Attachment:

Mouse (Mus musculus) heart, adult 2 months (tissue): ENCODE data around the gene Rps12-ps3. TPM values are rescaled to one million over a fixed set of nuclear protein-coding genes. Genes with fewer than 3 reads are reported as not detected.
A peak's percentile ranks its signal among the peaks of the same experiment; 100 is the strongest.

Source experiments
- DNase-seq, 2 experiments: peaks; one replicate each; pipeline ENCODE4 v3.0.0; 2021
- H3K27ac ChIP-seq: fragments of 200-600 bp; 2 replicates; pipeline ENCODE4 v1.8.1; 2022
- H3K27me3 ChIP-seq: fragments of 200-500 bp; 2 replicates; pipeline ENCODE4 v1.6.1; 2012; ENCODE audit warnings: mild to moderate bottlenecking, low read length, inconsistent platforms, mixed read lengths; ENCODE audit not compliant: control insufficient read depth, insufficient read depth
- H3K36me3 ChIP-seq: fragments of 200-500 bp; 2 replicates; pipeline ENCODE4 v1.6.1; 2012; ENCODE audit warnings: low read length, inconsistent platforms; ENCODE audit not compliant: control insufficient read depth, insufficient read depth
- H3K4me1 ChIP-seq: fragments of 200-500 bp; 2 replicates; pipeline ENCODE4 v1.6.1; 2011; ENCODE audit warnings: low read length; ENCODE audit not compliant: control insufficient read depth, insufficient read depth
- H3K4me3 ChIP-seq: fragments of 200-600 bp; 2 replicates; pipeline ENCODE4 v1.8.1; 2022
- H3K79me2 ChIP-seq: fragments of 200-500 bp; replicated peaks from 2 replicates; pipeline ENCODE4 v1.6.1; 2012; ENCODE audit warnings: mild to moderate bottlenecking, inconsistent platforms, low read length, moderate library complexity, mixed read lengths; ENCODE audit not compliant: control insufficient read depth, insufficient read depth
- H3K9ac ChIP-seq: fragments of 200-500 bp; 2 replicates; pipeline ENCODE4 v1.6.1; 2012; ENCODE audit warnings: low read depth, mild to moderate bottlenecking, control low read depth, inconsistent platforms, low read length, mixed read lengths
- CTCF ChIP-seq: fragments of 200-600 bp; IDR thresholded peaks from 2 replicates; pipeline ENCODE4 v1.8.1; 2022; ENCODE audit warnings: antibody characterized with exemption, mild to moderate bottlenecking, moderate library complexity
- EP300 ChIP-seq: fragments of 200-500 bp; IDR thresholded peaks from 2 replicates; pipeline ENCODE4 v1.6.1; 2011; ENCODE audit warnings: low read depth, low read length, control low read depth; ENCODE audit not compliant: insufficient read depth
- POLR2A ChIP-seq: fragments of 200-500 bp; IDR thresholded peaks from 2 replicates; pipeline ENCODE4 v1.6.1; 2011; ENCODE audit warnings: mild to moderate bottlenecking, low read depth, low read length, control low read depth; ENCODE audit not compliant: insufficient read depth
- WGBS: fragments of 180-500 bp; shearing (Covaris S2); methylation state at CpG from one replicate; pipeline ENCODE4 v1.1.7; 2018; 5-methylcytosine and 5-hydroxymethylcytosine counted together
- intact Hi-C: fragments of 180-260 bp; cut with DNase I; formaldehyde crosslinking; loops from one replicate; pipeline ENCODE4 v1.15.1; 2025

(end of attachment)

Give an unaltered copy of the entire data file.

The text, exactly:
Mouse (Mus musculus) heart, adult 2 months (tissue): ENCODE data around the gene Rps12-ps3. TPM values are rescaled to one million over a fixed set of nuclear protein-coding genes. Genes with fewer than 3 reads are reported as not detected.
A peak's percentile ranks its signal among the peaks of the same experiment; 100 is the strongest.

Source experiments
- DNase-seq, 2 experiments: peaks; one replicate each; pipeline ENCODE4 v3.0.0; 2021
- H3K27ac ChIP-seq: fragments of 200-600 bp; 2 replicates; pipeline ENCODE4 v1.8.1; 2022
- H3K27me3 ChIP-seq: fragments of 200-500 bp; 2 replicates; pipeline ENCODE4 v1.6.1; 2012; ENCODE audit warnings: mild to moderate bottlenecking, low read length, inconsistent platforms, mixed read lengths; ENCODE audit not compliant: control insufficient read depth, insufficient read depth
- H3K36me3 ChIP-seq: fragments of 200-500 bp; 2 replicates; pipeline ENCODE4 v1.6.1; 2012; ENCODE audit warnings: low read length, inconsistent platforms; ENCODE audit not compliant: control insufficient read depth, insufficient read depth
- H3K4me1 ChIP-seq: fragments of 200-500 bp; 2 replicates; pipeline ENCODE4 v1.6.1; 2011; ENCODE audit warnings: low read length; ENCODE audit not compliant: control insufficient read depth, insufficient read depth
- H3K4me3 ChIP-seq: fragments of 200-600 bp; 2 replicates; pipeline ENCODE4 v1.8.1; 2022
- H3K79me2 ChIP-seq: fragments of 200-500 bp; replicated peaks from 2 replicates; pipeline ENCODE4 v1.6.1; 2012; ENCODE audit warnings: mild to moderate bottlenecking, inconsistent platforms, low read length, moderate library complexity, mixed read lengths; ENCODE audit not compliant: control insufficient read depth, insufficient read depth
- H3K9ac ChIP-seq: fragments of 200-500 bp; 2 replicates; pipeline ENCODE4 v1.6.1; 2012; ENCODE audit warnings: low read depth, mild to moderate bottlenecking, control low read depth, inconsistent platforms, low read length, mixed read lengths
- CTCF ChIP-seq: fragments of 200-600 bp; IDR thresholded peaks from 2 replicates; pipeline ENCODE4 v1.8.1; 2022; ENCODE audit warnings: antibody characterized with exemption, mild to moderate bottlenecking, moderate library complexity
- EP300 ChIP-seq: fragments of 200-500 bp; IDR thresholded peaks from 2 replicates; pipeline ENCODE4 v1.6.1; 2011; ENCODE audit warnings: low read depth, low read length, control low read depth; ENCODE audit not compliant: insufficient read depth
- POLR2A ChIP-seq: fragments of 200-500 bp; IDR thresholded peaks from 2 replicates; pipeline ENCODE4 v1.6.1; 2011; ENCODE audit warnings: mild to moderate bottlenecking, low read depth, low read length, control low read depth; ENCODE audit not compliant: insufficient read depth
- WGBS: fragments of 180-500 bp; shearing (Covaris S2); methylation state at CpG from one replicate; pipeline ENCODE4 v1.1.7; 2018; 5-methylcytosine and 5-hydroxymethylcytosine counted together
- intact Hi-C: fragments of 180-260 bp; cut with DNase I; formaldehyde crosslinking; loops from one replicate; pipeline ENCODE4 v1.15.1; 2025